Some of the most valuable reading you can do doesn’t appear on any of your syllabi. You’ll find it instead on the local newsstand. Being conversant in the news of the day can be a big advantage when you interview for internships or full-time jobs. It is a way to show your college success both inside and outside the classroom. Interviewers will be impressed with someone who knows what’s going on in a particular industry, and the world in general.
Say you’re interviewing for a job as the manager of a clothing store. When you ask if recent economic upheavals in Asia have affected the cost and availability of merchandise, you’ll stand out from the crowd. On the other hand, not being in touch with the news can be a major minus on the interview score sheet. If a real estate recruiter says, “Pretty incredible interest rate situation we’re in, huh?” you’d better have some idea whether rates are high or low these days (they’re low).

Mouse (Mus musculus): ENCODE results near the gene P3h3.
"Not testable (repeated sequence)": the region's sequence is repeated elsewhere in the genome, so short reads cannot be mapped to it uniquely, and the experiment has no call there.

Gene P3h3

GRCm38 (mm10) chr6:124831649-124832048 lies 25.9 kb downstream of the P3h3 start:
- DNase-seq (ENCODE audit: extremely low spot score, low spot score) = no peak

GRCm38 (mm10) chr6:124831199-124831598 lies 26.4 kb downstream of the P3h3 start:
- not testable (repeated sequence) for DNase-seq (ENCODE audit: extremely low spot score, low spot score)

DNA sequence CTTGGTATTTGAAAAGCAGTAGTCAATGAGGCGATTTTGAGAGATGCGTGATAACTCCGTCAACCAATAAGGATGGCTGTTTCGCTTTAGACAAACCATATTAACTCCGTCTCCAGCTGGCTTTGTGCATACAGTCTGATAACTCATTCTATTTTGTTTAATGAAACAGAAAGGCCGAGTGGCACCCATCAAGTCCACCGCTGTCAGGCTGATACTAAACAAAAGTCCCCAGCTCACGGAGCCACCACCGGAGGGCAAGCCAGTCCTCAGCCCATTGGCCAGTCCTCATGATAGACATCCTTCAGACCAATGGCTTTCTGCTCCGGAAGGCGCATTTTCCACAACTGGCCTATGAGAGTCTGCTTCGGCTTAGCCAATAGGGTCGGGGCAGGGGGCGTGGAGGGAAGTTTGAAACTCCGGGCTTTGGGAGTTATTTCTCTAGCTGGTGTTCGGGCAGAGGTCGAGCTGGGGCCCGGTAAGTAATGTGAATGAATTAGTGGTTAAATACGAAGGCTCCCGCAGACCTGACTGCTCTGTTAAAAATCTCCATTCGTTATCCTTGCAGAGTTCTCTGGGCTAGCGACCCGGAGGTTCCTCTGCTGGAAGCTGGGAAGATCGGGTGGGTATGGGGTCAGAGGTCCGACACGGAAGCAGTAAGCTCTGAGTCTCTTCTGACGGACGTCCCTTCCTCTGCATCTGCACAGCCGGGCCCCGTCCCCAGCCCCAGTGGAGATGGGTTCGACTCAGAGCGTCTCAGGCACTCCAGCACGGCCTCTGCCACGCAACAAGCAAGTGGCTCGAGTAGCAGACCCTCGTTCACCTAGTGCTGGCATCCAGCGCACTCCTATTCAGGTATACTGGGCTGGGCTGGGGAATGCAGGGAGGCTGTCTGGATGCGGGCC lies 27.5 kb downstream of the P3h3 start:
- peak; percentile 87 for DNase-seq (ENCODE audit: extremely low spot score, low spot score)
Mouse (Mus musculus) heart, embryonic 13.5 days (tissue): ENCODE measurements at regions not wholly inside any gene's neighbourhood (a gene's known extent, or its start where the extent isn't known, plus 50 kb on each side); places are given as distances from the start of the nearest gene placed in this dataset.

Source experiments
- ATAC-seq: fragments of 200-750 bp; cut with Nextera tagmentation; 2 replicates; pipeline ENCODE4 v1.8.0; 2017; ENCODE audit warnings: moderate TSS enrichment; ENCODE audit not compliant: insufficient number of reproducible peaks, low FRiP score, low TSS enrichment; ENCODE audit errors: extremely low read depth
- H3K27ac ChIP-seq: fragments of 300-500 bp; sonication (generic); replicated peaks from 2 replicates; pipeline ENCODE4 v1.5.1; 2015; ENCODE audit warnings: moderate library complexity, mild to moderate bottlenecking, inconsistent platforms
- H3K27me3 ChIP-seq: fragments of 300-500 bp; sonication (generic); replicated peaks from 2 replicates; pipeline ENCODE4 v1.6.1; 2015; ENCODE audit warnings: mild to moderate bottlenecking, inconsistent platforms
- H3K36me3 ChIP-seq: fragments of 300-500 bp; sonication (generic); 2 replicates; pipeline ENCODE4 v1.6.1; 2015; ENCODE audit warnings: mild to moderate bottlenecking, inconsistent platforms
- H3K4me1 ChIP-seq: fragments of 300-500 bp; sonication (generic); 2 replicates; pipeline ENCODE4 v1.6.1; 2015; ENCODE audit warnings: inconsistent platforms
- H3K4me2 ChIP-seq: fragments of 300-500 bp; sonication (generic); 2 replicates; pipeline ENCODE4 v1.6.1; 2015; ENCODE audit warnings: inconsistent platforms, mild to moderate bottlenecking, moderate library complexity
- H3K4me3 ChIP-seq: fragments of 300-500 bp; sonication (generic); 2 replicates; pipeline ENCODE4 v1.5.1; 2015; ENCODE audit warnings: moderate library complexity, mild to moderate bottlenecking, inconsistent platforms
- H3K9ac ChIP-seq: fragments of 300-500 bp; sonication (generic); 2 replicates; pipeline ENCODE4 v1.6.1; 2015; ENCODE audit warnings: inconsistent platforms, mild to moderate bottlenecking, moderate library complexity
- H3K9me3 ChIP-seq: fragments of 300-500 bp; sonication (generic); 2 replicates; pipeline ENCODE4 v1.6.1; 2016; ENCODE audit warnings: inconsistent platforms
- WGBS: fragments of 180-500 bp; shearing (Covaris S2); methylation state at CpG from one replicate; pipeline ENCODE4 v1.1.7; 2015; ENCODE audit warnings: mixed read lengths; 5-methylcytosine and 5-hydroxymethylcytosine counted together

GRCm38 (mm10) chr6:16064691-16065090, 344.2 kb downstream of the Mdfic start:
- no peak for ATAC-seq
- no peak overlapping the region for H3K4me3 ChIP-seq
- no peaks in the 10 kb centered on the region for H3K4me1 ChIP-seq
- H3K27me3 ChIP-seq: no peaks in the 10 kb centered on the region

You don’t have time to read more than one or two periodicals, so be choosy. For general interest fields such as journalism or public service, consider the New York Times. Business students can’t go wrong with reading the Wall Street Journal a couple times a week. If you’re headed to a more specialized field, such as education, venture to the library to read journals in your field. Don’t forget the internet is a great source of news. Many publishers offer on-line versions of their papers and magazines, often at no charge.
And for the reading-adverse, there’s always the national news on TV. Better yet, National Public Radio is one of the truly premier sources for news. It covers business, politics, and international news extremely well, plus it hits social issues in more depth than almost any other media. Your campus station may even broadcast NPR news in the morning or evening. If so, take advantage of it.